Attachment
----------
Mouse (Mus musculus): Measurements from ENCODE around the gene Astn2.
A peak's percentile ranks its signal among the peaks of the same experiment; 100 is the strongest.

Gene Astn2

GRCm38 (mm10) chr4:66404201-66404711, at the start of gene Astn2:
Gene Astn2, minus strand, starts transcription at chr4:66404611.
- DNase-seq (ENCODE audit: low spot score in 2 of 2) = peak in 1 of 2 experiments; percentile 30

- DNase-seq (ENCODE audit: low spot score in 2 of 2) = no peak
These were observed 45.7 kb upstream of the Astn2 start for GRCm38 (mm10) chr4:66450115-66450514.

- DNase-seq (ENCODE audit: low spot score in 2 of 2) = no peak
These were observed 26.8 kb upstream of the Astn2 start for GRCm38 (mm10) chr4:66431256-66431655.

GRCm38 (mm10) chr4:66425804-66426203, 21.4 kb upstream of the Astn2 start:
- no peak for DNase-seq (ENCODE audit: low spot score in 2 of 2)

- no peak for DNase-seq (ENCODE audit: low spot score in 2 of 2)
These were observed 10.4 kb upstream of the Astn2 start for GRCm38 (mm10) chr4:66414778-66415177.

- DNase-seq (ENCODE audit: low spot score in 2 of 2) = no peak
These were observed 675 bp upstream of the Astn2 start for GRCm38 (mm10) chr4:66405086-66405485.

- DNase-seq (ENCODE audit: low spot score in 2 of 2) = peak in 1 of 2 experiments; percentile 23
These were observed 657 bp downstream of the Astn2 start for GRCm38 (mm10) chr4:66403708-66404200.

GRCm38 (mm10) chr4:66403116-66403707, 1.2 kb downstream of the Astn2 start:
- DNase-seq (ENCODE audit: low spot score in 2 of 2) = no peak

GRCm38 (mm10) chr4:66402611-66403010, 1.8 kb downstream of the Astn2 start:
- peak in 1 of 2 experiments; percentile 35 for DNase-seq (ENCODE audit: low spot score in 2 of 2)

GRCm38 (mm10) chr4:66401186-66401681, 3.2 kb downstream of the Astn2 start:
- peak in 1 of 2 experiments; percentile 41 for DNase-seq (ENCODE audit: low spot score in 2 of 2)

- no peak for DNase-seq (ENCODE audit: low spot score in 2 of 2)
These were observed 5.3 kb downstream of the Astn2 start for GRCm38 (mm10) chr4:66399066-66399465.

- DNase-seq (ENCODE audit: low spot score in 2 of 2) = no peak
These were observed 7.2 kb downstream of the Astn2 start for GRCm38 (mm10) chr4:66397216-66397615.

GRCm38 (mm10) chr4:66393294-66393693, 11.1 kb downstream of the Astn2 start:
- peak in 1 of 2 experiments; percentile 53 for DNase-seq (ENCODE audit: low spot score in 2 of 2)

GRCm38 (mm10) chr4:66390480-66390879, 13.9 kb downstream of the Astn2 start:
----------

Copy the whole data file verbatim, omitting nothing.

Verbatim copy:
Mouse (Mus musculus): Measurements from ENCODE around the gene Astn2.
A peak's percentile ranks its signal among the peaks of the same experiment; 100 is the strongest.

Gene Astn2

GRCm38 (mm10) chr4:66404201-66404711, at the start of gene Astn2:
Gene Astn2, minus strand, starts transcription at chr4:66404611.
- DNase-seq (ENCODE audit: low spot score in 2 of 2) = peak in 1 of 2 experiments; percentile 30

- DNase-seq (ENCODE audit: low spot score in 2 of 2) = no peak
These were observed 45.7 kb upstream of the Astn2 start for GRCm38 (mm10) chr4:66450115-66450514.

- DNase-seq (ENCODE audit: low spot score in 2 of 2) = no peak
These were observed 26.8 kb upstream of the Astn2 start for GRCm38 (mm10) chr4:66431256-66431655.

GRCm38 (mm10) chr4:66425804-66426203, 21.4 kb upstream of the Astn2 start:
- no peak for DNase-seq (ENCODE audit: low spot score in 2 of 2)

- no peak for DNase-seq (ENCODE audit: low spot score in 2 of 2)
These were observed 10.4 kb upstream of the Astn2 start for GRCm38 (mm10) chr4:66414778-66415177.

- DNase-seq (ENCODE audit: low spot score in 2 of 2) = no peak
These were observed 675 bp upstream of the Astn2 start for GRCm38 (mm10) chr4:66405086-66405485.

- DNase-seq (ENCODE audit: low spot score in 2 of 2) = peak in 1 of 2 experiments; percentile 23
These were observed 657 bp downstream of the Astn2 start for GRCm38 (mm10) chr4:66403708-66404200.

GRCm38 (mm10) chr4:66403116-66403707, 1.2 kb downstream of the Astn2 start:
- DNase-seq (ENCODE audit: low spot score in 2 of 2) = no peak

GRCm38 (mm10) chr4:66402611-66403010, 1.8 kb downstream of the Astn2 start:
- peak in 1 of 2 experiments; percentile 35 for DNase-seq (ENCODE audit: low spot score in 2 of 2)

GRCm38 (mm10) chr4:66401186-66401681, 3.2 kb downstream of the Astn2 start:
- peak in 1 of 2 experiments; percentile 41 for DNase-seq (ENCODE audit: low spot score in 2 of 2)

- no peak for DNase-seq (ENCODE audit: low spot score in 2 of 2)
These were observed 5.3 kb downstream of the Astn2 start for GRCm38 (mm10) chr4:66399066-66399465.

- DNase-seq (ENCODE audit: low spot score in 2 of 2) = no peak
These were observed 7.2 kb downstream of the Astn2 start for GRCm38 (mm10) chr4:66397216-66397615.

GRCm38 (mm10) chr4:66393294-66393693, 11.1 kb downstream of the Astn2 start:
- peak in 1 of 2 experiments; percentile 53 for DNase-seq (ENCODE audit: low spot score in 2 of 2)

GRCm38 (mm10) chr4:66390480-66390879, 13.9 kb downstream of the Astn2 start: